James William Halvangis (1920-1973), my maternal grandfather, was the only one of my four grandparents who died before I was born. I never got to “meet” him. Until now.
One of the greatest joys of this hobby, genealogy, is getting to know some of the profoundly important people in your family tree through photographs.
I would like to share with your some of the photos I have come to know my grandfather by.
I love this photo from my grandfather’s Army days. His smile is caring and sweet. His eyes glow. The inscription in the bottom right corner, written to my grandmother, Claire Pawlowski Halvangis (1916-1980), reads: “To My Darling. Loads of Love. Jimmy”.
In this progressional studio portrait, taken a couple of decades later, my grandfather shows the same caring smile.
The two photos above are the ones that I have come most to associate with my grandfather.
I have collected and archived hundreds of other photos in the last couple of years. All of them have been new to me. Each one tells a different story and helps me learn more about my grandfather. Here are just a few of them.
Though I am not positive, I believe one of these young children is my grandfather as a toddler.
Here is one of my grandfather, probably as a teenager. He is standing with his sister, Pauline Halvangis Majka (1922-1999). Both both were born in the U.S. (Detroit) but their parents were immigrants from Samos, Greece. James and Pauline are dressed here in some traditional Greek clothing.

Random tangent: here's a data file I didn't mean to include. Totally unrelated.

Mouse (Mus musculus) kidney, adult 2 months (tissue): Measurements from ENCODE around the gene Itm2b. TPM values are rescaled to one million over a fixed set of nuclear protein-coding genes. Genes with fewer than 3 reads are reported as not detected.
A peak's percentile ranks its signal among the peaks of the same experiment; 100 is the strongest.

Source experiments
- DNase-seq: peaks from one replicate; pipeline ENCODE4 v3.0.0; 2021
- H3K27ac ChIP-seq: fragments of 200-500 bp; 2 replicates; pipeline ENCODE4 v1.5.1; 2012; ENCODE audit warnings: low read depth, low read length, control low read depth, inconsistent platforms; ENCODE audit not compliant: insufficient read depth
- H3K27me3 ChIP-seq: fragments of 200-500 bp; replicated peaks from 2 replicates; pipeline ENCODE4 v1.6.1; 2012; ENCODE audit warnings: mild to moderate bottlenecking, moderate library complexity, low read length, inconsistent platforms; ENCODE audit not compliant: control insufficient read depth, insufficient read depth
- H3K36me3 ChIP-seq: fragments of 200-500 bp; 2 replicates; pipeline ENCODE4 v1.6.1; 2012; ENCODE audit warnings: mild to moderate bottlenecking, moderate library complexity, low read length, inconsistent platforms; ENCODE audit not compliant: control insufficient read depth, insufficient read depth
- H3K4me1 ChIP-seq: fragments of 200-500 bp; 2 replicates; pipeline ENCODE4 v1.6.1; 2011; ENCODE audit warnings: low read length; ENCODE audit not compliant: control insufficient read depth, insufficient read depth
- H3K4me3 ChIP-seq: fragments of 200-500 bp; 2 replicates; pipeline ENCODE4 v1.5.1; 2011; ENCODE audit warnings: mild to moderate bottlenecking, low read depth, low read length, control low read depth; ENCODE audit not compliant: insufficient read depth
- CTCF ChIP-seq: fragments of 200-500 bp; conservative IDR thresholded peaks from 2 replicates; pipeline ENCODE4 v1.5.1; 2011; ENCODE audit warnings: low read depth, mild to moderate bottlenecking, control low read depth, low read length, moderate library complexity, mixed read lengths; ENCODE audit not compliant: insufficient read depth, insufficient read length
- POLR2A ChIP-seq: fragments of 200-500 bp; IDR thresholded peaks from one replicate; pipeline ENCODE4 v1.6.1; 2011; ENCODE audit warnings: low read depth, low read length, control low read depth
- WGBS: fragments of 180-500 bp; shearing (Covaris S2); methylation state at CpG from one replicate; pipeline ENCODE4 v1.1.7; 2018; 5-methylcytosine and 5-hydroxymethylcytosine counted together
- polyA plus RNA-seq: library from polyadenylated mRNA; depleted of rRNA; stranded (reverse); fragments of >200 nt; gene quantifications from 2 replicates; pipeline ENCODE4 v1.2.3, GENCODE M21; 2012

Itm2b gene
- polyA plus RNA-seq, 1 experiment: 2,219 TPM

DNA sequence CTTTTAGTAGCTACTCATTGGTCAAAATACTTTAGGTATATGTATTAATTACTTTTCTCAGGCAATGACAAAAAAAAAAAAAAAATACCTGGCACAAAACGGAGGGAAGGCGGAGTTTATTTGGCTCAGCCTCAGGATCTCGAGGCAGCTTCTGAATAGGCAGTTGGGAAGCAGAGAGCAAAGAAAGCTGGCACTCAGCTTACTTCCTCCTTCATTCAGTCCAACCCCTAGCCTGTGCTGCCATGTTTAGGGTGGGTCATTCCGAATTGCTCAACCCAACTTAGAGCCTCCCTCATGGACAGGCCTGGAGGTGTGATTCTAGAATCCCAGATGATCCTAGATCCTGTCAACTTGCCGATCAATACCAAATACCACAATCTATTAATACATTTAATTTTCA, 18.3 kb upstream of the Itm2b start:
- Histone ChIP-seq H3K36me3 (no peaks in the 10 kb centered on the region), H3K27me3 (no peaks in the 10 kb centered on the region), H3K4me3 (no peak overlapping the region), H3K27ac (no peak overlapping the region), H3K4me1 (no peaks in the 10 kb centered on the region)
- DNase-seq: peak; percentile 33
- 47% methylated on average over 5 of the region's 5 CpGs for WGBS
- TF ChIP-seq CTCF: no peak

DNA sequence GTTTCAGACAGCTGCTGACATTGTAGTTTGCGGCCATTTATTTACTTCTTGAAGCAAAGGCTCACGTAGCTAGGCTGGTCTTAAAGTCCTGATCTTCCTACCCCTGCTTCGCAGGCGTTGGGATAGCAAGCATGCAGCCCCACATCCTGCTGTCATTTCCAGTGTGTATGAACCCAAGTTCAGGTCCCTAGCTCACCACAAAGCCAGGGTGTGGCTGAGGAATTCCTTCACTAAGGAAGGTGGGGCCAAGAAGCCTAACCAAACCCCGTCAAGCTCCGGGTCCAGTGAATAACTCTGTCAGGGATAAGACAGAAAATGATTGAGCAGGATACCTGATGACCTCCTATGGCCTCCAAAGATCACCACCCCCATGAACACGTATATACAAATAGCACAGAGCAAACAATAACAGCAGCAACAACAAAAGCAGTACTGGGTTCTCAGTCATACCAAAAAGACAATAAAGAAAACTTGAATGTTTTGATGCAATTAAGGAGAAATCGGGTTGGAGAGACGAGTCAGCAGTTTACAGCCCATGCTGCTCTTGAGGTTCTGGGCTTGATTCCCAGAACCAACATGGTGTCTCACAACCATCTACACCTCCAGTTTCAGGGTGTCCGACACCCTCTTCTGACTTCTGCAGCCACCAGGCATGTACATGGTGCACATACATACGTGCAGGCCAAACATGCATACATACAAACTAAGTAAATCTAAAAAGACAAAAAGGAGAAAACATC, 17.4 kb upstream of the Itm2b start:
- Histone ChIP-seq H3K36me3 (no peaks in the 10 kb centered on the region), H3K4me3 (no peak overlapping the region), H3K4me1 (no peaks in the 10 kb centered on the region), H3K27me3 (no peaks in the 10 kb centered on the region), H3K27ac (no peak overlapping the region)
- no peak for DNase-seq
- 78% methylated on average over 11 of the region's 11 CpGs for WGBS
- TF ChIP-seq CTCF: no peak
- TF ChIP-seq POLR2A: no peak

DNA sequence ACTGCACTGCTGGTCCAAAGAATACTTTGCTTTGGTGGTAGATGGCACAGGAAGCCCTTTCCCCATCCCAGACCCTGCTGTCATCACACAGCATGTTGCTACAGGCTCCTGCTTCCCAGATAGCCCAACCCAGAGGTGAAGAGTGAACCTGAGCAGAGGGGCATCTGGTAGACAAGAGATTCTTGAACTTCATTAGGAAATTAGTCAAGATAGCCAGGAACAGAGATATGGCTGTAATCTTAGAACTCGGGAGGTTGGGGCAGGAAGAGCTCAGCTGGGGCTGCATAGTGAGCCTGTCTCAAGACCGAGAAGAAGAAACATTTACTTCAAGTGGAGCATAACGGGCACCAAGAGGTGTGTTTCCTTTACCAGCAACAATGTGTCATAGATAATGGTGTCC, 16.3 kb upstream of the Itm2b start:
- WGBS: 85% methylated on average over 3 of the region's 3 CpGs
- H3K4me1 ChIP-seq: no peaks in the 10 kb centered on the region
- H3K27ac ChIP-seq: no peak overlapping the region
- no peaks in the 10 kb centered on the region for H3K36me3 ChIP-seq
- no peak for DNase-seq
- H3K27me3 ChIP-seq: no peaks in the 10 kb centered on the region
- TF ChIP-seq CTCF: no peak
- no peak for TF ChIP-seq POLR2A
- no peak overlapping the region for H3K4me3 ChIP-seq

Here is my grandfather flanked by his mother, Maria Chardoulias Halvangis (1894-1951), on the right, and his wife, Claire, on the left. My guess is that this was taken while he was on leave from the Army. There has been some family discussion as to whether or not my grandmother is pregnant in this photo. The timing seems right, but it is hard to tell if that is a baby bump or a shadow. What do you think?
Another photo probably taken while on leave. From left to right are: Adam Pawlowski (1879-1959) (James’s father-in-law), James, his wife Claire, and his mother Maria.
Here is sort of an “action” shot, sweaty hair and all. My cousin and military expert extraordinaire, Ryan Karr, provided the following note:
“It looks like he’s in his field gear, the spats, assault pack and vest. His shoulder patch is the symbol for the U.S. Army Air Forces, predecessor to the U.S. Air Force which became it's own branch in the 50s.”
And here he is, probably around the same time, looking a little more relaxed.
After being discharged it looks like James traded in Army gear for a suit. This wasn’t his daily wear (he drove truck for a living), so this must have been a special occasion. Here he is looking particularly debonaire as he leans against the family car, perhaps?
And with his second born, my uncle (you can read about him here).
And the whole family! My mom is the youngest. My aunt, in the middle, is the oldest child, and my uncle is on the right.
And here is where it all began. Without these two I wouldn’t be here today writing this post!
Married on October 28, 1944, James and Claire shared just shy of 30 years of marriage together, until my grandfather’s death on Jun 20, 1973. I am not sure where this photo was taken, but it was probably one of the last ones of my grandparents taken together.
There are hundreds of more photos to look at and stories to hear about my grandfather. I am looking forward to learning more about him. I hope you’ve enjoyed getting to know him just a little bit here through these photographs.
This is the 46th of 52 weekly posts planned for 2018. It was inspired by the #52Ancestors writing challenge issued by professional genealogist, Amy Crow Johnson. The challenge: once a week, for all 52 weeks of the year, write about a relative in your family tree.